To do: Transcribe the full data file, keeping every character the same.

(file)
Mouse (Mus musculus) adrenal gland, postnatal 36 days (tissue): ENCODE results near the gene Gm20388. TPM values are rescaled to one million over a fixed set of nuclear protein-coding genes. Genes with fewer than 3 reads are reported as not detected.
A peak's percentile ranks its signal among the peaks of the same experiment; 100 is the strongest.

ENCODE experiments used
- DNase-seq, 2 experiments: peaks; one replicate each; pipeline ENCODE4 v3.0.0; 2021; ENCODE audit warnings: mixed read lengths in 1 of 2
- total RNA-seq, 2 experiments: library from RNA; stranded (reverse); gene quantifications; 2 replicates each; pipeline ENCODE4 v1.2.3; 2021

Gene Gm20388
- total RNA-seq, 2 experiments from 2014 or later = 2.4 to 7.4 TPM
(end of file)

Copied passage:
Mouse (Mus musculus) adrenal gland, postnatal 36 days (tissue): ENCODE results near the gene Gm20388. TPM values are rescaled to one million over a fixed set of nuclear protein-coding genes. Genes with fewer than 3 reads are reported as not detected.
A peak's percentile ranks its signal among the peaks of the same experiment; 100 is the strongest.

ENCODE experiments used
- DNase-seq, 2 experiments: peaks; one replicate each; pipeline ENCODE4 v3.0.0; 2021; ENCODE audit warnings: mixed read lengths in 1 of 2
- total RNA-seq, 2 experiments: library from RNA; stranded (reverse); gene quantifications; 2 replicates each; pipeline ENCODE4 v1.2.3; 2021

Gene Gm20388
- total RNA-seq, 2 experiments from 2014 or later = 2.4 to 7.4 TPM